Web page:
Plaintiff is a development company that purchased farmed land in 2016. At the time of purchase, it was assessed as agricultural for property tax purposes, and received “greenbelt status.” In 2018, the company leased the land to a farmer who planted alfalfa in September of that year. In December 2017, the Douglas County Assessor gave notice to plaintiff that the land would no longer have greenbelt status for 2018 because the assessor’s office noticed surveyor stakes and grading of the property. Pursuant to Nebraska law, the plaintiff filed an application with the assessor to have the land put back under greenbelt status. The plaintiff explained that after grading took place in June, alfalfa would be grown on the property pursuant to the lease. The assessor’s office denied the application on July 15th, the statutory deadline for the decision, when it saw grading equipment on the property in late June. After following the correct process to appeal the assessor’s office’s determination, the plaintiff protested the determination to Nebraska’s Tax Equalization and Review Commission (TERC). After a hearing, TERC affirmed the assessor’s office’s denial of the greenbelt application because no agricultural activity was happening on January 1 or July 15th in 2018. The plaintiff appealed TERC’s determination.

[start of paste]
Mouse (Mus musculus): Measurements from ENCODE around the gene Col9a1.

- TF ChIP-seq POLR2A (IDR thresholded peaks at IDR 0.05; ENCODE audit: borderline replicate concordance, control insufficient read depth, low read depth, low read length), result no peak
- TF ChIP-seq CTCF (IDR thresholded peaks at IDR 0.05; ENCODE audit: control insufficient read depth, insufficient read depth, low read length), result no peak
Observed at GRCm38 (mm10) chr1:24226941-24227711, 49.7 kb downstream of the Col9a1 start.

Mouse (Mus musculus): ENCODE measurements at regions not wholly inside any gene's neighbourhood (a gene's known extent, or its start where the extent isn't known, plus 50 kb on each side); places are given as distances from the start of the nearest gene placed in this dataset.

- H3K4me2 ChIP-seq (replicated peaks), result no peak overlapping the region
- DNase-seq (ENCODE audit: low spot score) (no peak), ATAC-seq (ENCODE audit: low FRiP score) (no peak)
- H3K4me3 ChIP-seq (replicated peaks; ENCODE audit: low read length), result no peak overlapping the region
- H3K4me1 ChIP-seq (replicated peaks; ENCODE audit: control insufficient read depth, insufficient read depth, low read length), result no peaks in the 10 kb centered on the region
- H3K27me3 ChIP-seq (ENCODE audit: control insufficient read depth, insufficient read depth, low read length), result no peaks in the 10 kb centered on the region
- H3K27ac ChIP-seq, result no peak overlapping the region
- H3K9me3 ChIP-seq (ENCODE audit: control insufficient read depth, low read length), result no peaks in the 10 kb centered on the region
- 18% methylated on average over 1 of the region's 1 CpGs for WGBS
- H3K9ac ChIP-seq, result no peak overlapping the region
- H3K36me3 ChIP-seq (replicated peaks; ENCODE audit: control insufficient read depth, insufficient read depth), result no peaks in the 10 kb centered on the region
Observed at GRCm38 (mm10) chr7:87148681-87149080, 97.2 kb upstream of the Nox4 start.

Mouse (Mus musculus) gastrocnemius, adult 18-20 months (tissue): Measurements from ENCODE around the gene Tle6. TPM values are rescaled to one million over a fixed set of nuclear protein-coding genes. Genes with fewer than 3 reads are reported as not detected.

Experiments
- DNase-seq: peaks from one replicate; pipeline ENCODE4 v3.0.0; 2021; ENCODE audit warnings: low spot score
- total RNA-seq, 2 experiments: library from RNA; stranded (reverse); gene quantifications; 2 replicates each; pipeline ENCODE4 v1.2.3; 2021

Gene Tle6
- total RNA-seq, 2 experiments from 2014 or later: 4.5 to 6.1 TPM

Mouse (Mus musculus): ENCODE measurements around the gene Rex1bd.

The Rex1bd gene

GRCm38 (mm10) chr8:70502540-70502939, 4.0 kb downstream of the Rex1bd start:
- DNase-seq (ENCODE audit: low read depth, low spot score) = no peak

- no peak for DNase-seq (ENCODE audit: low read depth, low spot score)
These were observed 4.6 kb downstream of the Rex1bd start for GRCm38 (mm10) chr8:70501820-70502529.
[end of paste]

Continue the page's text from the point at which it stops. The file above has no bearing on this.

The Nebraska Supreme Court overturned the TERC determination because TERC wrongly considered the use of the property on July 15th. The statute that authorizes greenbelt status states that eligibility “shall be determined each year as of January 1.” Further, a review of the relevant statutes shows that greenbelt status requires the land to be “primarily used” for agriculture or horticulture purposes, and does not prevent greenbelt status on land that is being platted and subdivided into separate lots. The court then reviewed the evidence to determine the property’s use as of January 1, 2018. The evidence showed that the land was “the same as every other agricultural property in Nebraska after a fall harvest[.]” Therefore, TERC’s decision to affirm the denial of the plaintiff’s application for greenbelt status was arbitrary and unreasonable. The court reversed the decision of TERC and remanded with directions to sustain the protest.

Fountain II, LLC v. Douglas Cnty. Bd. of Equal., 315 Neb. 633 (Neb. Jan. 5, 2024).